after September 1, 1988, and mainly prior to the end of 
 
            claimant's temporary total disability of January 3, 1989, 
 
            except for the TENS patches on March 19, 1992, in the amount 
 

 
            
 
            Page   8
 
            
 
            
 
            
 
            
 
            of $18.40 and the $723 Abbey/Foster bill.  The drug bills 
 
            appear to be prior to February 8 when the doctor said 
 
            claimant could return to work (Jt. Ex. 1, p. 11).  The 
 
            undersigned finds that defendants shall pay all of those 
 
            bills set out in joint exhibit 8 except the $18.40 and the 
 
            $723 bill of an Abbey/Foster.  There is no bill attached for 
 
            Abbey/Foster and the undersigned does not know what that 
 
            relates to or what is involved in that charge or when it was 
 
            incurred.  Therefore, the claimant has not proven that this 
 
            bill is causally connected to claimant's September 1, 1988 
 
            injury.  Therefore, defendants shall pay claimant for those 
 
            expenses in a net total amount of $1,209.72 for 
 
            reimbursement of claimant's medical bills as represented on 
 
            joint exhibit 8.  In summary, claimant takes nothing further 
 
            in these proceedings other than having the medical bills and 
 
            mileage paid as referred to above.  Claimant is entitled to 
 
            no permanent partial disability benefits and has already 
 
            been paid for all temporary total disability benefits for 
 
            which he is entitled.
 
            
 
                                CONCLUSIONS OF LAW
 
            
 
                 Claimant has the burden of proving by a preponderance 
 
            of the evidence that he received an injury on September 1, 
 
            1988, which arose out of and in the course of his 
 
            employment. McDowell v. Town of Clarksville, 241 N.W.2d 904 
 
            (Iowa 1976); Musselman v. Central Telephone Co., 261 Iowa 
 
            352, 154 N.W.2d 128 (1967). 
 
            
 
                 The claimant has the burden of proving by a 
 
            preponderance of the evidence that the injury of September 
 
            1, 1988, is causally related to the disability on which he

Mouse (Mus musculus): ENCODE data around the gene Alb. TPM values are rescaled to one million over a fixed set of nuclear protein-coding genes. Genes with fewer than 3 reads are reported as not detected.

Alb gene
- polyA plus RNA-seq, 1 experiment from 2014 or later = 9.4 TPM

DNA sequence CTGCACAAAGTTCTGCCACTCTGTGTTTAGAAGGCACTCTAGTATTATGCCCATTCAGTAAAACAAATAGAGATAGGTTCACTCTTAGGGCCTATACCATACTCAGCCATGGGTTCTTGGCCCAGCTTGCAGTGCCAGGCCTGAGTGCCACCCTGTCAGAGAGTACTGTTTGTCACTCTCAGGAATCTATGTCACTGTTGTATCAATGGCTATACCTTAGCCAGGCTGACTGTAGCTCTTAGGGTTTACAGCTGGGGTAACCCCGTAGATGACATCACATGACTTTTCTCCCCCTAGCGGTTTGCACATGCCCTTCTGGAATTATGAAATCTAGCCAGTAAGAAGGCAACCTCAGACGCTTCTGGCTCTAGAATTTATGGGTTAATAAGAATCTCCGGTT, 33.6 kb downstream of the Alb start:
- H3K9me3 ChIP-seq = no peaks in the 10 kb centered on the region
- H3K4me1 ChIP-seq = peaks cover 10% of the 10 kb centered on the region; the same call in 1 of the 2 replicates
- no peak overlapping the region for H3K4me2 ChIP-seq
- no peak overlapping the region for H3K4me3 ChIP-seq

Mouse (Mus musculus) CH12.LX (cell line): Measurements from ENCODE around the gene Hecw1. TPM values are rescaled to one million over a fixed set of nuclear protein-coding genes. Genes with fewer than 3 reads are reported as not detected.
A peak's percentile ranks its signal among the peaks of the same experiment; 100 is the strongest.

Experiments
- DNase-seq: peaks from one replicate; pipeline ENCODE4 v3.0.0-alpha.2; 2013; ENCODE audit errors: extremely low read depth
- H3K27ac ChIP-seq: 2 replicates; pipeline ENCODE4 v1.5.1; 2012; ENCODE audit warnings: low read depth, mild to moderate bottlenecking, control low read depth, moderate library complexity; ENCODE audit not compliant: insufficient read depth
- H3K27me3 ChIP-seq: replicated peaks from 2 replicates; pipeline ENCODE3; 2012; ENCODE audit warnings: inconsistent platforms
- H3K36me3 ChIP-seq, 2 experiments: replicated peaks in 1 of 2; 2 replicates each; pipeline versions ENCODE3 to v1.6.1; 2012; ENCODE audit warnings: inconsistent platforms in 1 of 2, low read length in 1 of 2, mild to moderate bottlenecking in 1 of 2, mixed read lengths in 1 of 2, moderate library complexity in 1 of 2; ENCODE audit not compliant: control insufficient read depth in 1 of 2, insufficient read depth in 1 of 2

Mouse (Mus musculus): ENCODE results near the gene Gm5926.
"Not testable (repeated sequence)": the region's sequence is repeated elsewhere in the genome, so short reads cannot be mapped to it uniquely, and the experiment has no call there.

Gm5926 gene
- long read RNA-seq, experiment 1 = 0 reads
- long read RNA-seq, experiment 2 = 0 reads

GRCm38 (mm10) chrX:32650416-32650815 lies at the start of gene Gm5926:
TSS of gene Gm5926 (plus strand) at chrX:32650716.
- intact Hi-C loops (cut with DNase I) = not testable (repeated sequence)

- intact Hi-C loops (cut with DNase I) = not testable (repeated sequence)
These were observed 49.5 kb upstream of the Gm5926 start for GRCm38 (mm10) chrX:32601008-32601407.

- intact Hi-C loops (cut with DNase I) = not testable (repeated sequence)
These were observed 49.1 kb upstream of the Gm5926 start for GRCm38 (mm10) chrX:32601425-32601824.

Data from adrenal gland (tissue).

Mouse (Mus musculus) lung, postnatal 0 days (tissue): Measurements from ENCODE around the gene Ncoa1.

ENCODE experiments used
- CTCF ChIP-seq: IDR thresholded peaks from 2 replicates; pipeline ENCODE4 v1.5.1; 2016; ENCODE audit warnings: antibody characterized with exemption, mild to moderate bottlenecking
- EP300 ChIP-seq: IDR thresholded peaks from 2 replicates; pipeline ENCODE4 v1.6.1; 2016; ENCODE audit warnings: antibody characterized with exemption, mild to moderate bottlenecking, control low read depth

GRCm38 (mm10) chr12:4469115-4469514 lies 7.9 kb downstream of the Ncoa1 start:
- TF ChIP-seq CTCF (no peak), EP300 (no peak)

now bases his claim.  Bodish v. Fischer, Inc., 257 Iowa 516, 
 
            133 N.W.2d 867 (1965).  Lindahl v. L. O. Boggs, 236 Iowa 
 
            296, 18 N.W.2d 607 (1945).  A possibility is insufficient; a 
 
            probability is necessary.  Burt v. John Deere Waterloo 
 
            Tractor Works, 247 Iowa 691, 73 N.W.2d 732 (1955).  The 
 
            question of causal connection is essentially within the 
 
            domain of expert testimony.  Bradshaw v. Iowa Methodist 
 
            Hospital, 251 Iowa 375, 101 N.W.2d 167 (1960). 
 
            
 
                 Iowa Code section 85.27 provides, in part:
 
            
 
                    For purposes of this section, the employer is 
 
                 obliged to furnish reasonable services and 
 
                 supplies to treat an injured employee, and has the 
 
                 right to choose the care.  The treatment must be 
 
                 offered promptly and be reasonably suited to treat 
 
                 the injury without undue inconvenience to the 
 
                 employee.  If the employee has reason to be 
 
                 dissatisfied with the care offered, the employee 
 
                 should communicate the basis of such 
 
                 dissatisfaction to the employer, in writing if 
 
                 requested, following which the employer and the 
 
                 employee may agree to alternate care reasonably 
 
                 suited to treat the injury.  If the employer and 
 
                 employee cannot agree on such alternate care, the 
 
                 commissioner may, upon application and reasonable 
 
                 proofs of the necessity therefor, allow and order 
 
                 other care.  In an emergency, the employee may 
 

 
            
 
            Page   9